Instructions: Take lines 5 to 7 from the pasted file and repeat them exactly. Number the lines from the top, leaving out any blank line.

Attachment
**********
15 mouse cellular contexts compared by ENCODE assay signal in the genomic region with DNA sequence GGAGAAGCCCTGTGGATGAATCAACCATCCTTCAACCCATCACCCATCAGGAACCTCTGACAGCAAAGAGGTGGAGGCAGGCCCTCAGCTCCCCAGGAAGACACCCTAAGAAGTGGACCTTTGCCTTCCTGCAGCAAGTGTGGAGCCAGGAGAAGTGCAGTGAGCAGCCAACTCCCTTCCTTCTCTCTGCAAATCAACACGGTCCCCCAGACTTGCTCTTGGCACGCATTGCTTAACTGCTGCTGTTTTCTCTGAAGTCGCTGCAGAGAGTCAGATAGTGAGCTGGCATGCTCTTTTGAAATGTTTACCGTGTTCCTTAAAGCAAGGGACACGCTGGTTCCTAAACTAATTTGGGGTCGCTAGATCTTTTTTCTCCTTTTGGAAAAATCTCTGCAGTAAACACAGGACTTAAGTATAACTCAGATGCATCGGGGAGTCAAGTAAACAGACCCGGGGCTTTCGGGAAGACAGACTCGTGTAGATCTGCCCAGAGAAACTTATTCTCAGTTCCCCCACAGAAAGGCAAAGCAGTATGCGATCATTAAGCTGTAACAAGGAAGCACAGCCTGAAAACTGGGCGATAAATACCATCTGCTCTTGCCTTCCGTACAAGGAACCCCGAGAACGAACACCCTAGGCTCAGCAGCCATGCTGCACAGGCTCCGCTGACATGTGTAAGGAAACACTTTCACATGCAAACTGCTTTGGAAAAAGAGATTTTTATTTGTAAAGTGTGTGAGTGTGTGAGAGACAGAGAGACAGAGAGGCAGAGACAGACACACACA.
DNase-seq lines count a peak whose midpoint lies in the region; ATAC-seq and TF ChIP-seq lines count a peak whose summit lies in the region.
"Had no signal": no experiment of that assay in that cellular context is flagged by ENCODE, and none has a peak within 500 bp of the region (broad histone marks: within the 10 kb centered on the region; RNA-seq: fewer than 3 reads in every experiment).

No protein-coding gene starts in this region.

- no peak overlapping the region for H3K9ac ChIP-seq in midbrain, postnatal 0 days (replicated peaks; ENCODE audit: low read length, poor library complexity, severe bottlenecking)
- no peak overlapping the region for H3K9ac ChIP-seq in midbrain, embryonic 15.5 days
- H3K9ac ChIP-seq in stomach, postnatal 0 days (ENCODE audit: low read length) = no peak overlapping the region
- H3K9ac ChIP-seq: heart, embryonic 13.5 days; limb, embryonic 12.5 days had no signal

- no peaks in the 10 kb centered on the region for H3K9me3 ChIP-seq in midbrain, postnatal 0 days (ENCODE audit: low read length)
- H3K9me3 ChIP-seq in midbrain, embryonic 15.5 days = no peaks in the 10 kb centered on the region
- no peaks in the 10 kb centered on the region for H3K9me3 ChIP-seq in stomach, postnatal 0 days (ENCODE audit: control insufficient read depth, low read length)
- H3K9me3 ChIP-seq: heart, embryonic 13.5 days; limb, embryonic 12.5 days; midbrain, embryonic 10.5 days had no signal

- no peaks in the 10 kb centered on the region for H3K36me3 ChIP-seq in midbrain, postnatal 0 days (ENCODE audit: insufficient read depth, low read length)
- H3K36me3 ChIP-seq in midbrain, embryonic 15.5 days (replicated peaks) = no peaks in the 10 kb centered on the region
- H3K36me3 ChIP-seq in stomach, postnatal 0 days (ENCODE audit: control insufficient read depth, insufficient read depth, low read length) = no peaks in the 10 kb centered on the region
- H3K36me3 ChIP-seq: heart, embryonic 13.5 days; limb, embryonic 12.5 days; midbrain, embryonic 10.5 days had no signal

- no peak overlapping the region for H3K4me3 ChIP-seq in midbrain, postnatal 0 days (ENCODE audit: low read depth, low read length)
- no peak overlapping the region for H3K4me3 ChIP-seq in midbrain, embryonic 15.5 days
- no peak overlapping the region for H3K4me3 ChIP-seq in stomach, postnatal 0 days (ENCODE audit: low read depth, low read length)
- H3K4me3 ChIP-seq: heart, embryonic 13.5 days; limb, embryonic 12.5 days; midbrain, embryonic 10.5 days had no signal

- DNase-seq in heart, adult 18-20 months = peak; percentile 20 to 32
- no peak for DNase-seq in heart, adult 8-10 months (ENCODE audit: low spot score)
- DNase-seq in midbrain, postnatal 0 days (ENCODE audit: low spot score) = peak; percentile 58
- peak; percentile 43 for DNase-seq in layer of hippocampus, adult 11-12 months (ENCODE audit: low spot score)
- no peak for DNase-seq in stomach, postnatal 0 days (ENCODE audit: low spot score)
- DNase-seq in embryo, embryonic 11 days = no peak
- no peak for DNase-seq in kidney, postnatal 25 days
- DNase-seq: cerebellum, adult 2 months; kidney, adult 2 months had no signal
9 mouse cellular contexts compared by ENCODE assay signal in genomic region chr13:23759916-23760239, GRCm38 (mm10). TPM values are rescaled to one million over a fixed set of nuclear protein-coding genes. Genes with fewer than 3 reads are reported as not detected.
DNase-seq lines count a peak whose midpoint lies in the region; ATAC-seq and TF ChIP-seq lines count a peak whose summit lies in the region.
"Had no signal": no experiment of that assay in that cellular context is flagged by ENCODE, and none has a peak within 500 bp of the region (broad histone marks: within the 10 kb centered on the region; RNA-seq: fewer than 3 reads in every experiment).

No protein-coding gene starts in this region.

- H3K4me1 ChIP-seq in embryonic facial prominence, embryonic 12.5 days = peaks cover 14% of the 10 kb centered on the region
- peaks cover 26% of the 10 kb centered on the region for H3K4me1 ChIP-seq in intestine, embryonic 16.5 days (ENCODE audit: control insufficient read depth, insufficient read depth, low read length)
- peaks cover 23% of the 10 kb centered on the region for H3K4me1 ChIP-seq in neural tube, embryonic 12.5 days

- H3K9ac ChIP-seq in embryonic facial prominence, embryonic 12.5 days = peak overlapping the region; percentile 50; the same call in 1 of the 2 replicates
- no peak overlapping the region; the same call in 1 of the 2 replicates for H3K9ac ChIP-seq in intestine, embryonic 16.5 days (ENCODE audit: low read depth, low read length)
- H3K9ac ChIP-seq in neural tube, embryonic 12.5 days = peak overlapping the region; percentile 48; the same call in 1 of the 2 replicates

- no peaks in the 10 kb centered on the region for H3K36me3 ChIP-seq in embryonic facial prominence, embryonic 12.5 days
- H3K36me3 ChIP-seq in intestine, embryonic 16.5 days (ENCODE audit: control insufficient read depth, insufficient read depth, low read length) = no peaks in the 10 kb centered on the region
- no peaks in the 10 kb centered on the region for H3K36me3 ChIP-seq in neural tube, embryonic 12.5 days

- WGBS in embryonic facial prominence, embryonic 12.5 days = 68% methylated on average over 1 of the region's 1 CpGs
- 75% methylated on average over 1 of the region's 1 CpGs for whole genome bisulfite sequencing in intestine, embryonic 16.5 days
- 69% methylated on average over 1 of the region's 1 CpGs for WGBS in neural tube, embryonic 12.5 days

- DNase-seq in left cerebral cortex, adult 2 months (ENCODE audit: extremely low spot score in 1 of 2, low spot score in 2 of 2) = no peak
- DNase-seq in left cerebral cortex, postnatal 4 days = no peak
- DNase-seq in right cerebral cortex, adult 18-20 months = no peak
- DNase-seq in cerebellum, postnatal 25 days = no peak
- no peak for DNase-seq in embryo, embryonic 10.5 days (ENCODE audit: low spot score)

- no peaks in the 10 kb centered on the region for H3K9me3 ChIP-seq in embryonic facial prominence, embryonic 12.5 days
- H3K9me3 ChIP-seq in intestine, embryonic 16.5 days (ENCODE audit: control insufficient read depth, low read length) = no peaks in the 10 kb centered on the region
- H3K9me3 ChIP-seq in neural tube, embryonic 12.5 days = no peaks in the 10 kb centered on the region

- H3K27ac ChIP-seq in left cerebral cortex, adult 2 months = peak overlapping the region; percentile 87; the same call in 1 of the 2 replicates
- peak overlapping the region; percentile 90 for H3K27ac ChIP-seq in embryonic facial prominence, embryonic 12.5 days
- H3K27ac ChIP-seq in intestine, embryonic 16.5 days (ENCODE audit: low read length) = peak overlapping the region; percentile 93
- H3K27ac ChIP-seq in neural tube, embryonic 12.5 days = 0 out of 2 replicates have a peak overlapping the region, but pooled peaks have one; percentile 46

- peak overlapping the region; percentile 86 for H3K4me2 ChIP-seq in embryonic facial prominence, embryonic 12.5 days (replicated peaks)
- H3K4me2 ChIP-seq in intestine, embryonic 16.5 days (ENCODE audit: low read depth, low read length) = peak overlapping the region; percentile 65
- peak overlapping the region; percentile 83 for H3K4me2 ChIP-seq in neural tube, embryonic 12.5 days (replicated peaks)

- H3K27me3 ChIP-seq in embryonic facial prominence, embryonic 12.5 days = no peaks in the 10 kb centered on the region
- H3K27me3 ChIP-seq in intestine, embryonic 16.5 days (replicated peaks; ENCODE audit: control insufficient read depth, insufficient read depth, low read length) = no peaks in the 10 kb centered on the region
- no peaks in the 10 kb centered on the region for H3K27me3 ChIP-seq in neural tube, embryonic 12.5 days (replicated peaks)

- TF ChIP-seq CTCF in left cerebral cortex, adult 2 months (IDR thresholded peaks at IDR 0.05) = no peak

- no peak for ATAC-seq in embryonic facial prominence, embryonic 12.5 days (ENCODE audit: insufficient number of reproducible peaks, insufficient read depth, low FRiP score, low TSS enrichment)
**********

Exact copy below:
- no peak overlapping the region for H3K9ac ChIP-seq in midbrain, postnatal 0 days (replicated peaks; ENCODE audit: low read length, poor library complexity, severe bottlenecking)
- no peak overlapping the region for H3K9ac ChIP-seq in midbrain, embryonic 15.5 days
- H3K9ac ChIP-seq in stomach, postnatal 0 days (ENCODE audit: low read length) = no peak overlapping the region